Harvard Referencing Guide WRITING CENTRE

Harvard Referencing Guide
There are many different Author-Date referencing styles (see the Referencing Comparison Sheet for one other). This
guide is based on the Style manual for authors, editors and printers.
Harvard referencing style uses references in two places in a piece of writing: in the text and in a reference list at the end.
In general, each name that appears in the text must also appear in the reference list, and every work in the reference list
must also be referred to in the main text. (There are some rare exceptions to this rule which are given in the following
guide.) All the details of the reference are important, including the full stops and commas. In-text references in Harvard
style should give the author’s family name and the year of the work’s publication; if you quote or paraphrase, you should
also give a page number.
Here is a generic example, as it would appear in a reference list, for a journal article with three authors:
Author,˰AA,˰Author,˰B˰&˰Author,˰C˰YEAR,˰'Article title in between single quotes, in lower case and
with no full stop to end',˰Journal Title in Italics with Capitals,˰vol.˰##,˰no.˰#,˰pp.˰##-##.
Note: ˰ represents a space.
In the text, it would look like this: It has been claimed that . . . (Author, Author & Author YEAR, p. #).
It could also look like this: Author, Author and Author (YEAR, p. #) claim that . . .
Note: in the first in-text example the & sign is used; this is because the names are in brackets. In the second example, the
word ‘and’ is used; this is because the names are part of the sentence and only the year and page number are in
In the examples which follow, no page numbers are given for the in-text examples. However, remember that you will need
to include a page number if you quote or paraphrase. If you are referring only to one page, use the abbreviation p. If you
are referring to more than one page, use the abbreviation pp.
Electronic media
Journal article
(Hampson 1996)
Journal article from a database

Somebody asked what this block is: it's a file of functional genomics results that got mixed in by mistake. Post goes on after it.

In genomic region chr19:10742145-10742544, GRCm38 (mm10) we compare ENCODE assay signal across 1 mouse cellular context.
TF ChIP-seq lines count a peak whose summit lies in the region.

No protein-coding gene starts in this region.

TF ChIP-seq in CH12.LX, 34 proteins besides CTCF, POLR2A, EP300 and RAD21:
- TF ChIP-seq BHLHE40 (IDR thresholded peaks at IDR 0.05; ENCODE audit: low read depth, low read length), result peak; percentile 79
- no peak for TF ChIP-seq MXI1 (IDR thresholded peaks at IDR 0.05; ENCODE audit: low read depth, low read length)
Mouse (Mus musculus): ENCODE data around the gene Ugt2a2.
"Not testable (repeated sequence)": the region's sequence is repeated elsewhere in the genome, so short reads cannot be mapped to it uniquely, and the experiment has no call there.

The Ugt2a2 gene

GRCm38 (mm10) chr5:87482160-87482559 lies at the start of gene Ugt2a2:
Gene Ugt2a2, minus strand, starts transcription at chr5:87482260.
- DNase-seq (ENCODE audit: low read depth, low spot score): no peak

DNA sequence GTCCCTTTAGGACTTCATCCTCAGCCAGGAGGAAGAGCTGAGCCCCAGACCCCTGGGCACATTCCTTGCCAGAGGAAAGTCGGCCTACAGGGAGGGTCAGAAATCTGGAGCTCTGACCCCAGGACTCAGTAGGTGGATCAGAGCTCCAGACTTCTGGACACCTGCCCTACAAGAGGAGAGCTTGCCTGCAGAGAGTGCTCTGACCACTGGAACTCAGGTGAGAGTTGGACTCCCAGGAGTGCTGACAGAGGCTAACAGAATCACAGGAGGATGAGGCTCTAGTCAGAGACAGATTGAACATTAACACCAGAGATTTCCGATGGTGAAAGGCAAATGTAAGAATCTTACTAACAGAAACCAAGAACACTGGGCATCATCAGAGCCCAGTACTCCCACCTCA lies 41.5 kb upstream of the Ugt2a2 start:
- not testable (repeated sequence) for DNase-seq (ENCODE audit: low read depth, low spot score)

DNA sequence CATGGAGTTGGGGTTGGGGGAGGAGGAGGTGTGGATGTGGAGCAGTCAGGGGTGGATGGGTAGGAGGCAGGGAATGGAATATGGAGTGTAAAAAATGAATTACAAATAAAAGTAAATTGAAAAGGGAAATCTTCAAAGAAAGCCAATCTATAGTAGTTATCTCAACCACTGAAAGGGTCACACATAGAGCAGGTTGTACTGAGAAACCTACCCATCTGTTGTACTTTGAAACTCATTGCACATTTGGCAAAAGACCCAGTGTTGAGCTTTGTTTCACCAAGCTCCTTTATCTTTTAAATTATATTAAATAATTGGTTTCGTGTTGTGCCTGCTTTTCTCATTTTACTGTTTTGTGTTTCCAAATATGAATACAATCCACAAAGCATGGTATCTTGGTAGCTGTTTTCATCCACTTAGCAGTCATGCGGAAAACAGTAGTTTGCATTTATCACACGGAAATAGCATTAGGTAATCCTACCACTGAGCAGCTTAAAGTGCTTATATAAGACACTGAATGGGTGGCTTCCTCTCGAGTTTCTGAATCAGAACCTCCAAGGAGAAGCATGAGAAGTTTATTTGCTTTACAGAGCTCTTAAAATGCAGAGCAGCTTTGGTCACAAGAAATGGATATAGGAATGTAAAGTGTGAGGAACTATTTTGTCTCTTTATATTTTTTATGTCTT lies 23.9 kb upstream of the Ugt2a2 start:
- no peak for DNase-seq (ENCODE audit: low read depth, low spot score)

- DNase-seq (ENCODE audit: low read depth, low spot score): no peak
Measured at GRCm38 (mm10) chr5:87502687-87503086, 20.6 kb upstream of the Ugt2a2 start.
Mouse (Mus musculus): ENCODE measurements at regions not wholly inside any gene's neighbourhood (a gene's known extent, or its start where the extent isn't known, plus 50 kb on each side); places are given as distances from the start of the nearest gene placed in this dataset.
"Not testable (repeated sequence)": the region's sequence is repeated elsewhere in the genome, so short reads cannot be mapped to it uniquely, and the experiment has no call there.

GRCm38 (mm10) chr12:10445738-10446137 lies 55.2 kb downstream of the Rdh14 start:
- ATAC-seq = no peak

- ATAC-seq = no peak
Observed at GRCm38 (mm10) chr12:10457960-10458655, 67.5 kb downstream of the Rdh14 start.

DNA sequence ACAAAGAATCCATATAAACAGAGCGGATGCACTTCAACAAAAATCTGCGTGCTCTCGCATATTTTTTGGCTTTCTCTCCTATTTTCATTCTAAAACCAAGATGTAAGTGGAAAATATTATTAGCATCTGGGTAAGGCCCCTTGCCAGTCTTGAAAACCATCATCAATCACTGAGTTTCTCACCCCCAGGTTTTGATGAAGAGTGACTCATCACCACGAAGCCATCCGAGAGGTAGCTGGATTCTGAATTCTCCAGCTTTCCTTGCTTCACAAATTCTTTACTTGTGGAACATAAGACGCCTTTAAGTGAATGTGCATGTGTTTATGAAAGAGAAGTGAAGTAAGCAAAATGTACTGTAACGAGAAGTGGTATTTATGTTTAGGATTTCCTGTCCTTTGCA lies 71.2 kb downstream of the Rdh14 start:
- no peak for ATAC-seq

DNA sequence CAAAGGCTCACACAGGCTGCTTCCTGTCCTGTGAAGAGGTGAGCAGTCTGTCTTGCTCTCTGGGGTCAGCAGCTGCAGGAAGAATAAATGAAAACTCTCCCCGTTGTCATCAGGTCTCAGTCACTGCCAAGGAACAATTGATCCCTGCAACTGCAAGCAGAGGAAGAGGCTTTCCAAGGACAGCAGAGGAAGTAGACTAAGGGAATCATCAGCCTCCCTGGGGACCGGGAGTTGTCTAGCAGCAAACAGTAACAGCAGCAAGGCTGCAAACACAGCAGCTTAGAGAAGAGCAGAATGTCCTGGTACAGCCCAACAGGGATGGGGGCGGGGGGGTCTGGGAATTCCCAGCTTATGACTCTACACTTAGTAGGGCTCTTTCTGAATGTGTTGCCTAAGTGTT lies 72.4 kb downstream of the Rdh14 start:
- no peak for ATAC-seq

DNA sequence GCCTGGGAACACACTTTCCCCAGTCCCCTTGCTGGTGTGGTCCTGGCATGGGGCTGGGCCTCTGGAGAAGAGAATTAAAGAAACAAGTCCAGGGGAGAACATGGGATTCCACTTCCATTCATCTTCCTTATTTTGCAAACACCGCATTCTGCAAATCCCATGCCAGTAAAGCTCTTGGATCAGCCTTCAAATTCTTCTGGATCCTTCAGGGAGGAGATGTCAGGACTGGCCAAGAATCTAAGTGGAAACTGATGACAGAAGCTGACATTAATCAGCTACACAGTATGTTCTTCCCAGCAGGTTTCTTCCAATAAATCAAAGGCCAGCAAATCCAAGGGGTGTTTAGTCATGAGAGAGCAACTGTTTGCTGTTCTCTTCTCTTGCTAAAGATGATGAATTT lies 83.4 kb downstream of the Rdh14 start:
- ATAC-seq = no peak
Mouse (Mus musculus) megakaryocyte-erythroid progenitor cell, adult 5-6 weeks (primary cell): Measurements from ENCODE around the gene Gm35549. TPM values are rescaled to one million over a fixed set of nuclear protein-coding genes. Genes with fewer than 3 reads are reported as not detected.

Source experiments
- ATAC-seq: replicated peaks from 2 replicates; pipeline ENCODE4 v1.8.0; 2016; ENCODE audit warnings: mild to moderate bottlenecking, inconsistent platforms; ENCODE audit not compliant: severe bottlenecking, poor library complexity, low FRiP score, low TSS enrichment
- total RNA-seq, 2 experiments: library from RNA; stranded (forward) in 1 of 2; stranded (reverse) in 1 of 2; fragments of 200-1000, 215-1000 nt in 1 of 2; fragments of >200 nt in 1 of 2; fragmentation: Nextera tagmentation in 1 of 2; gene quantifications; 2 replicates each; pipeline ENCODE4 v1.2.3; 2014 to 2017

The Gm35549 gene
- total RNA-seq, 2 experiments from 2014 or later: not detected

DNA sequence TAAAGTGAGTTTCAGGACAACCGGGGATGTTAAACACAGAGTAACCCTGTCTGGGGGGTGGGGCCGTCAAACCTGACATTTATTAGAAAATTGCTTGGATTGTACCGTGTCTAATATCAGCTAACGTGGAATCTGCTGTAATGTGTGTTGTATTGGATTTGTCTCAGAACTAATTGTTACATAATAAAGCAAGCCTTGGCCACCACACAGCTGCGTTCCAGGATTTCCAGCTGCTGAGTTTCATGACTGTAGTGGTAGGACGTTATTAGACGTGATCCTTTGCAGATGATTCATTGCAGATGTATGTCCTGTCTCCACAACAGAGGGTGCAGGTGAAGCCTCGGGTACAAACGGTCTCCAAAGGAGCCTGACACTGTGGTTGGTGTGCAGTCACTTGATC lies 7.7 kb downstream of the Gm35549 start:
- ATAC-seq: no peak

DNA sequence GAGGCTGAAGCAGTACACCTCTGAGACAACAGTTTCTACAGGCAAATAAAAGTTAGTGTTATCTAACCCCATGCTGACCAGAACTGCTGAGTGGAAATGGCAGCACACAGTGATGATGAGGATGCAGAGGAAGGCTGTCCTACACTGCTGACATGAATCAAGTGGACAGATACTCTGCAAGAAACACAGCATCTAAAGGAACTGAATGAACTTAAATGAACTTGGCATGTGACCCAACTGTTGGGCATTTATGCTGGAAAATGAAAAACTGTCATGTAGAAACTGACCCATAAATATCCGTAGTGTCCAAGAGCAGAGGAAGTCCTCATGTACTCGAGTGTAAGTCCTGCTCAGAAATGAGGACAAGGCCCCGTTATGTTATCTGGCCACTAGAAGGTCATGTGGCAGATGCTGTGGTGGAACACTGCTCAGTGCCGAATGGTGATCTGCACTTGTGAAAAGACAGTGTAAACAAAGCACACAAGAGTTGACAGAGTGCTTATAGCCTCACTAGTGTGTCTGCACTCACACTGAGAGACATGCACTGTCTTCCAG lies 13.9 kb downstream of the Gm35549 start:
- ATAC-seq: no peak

(Palmer & Devitt 2008)
(English project 2010)
Lecture notes given online
(Cole 2010)
Hampson, KD 1996, 'Exporting educational services: an Australian university's
experience in delivering offshore project management programs', Australasian
Journal of Engineering Education, vol. 7, no. 1, pp. 61-66, viewed 7 July 2004,
Palmer, EJ & Devitt, PG 2008, 'Limitations of student-driven formative assessment
in a clinical clerkship. A randomised controlled trial', BMC Medical Education, vol.8,
viewed 12 October 2010, (electronic PubMed Central).
English Project 2010, English project learning zone, The English Project, viewed 21
January 2011, <http://www.englishproject.org/>.
Cole, P 2010, 'Part 5: advanced electromagnetic theory', lecture notes in the topic
7052 Electromagnetic theory and RFID applications, University of Adelaide, viewed
14 December 2010,
Level 3 East, Hub Central, North Terrace campus, The University of Adelaide SA 5005 Australia
T: +61 8 8313 5771 | E: [email protected] | W: www.adelaide.edu.au/writingcentre/
Harvard Referencing Guide
Blog entry
(Bergmann 2011)
Bergmann, L 2011, ‘The active voice versus the passive voice’, Grammar Gang
blog, 5 July, viewed 27 July 2011, <http://thegrammargang.blogspot.com/>.
Conference paper – online edited proceedings
(Crisp, G, Hillier, M & Joarder, S
Crisp, G, Hillier, M & Joarder, S 2010, ‘Assessing students in Second Life –
some options’, in CH Steel, MJ Keppell, P Gerbic, & S Housego (eds),
Curriculum, technology & transformation for an unknown future. Proceedings of
the 27th Annual ASCILITE Conference: Curriculum, technology and
transformation for an unknown future, Sydney, pp. 256–261, viewed 15 July
2011, <http://www.ascilite.org.au/conferences/sydney10/proceedings.htm>.
Newspaper article viewed online
(Salopek 1998)
Salopek, P 1998, 'Basically, we are all the same: controversial genetic quest is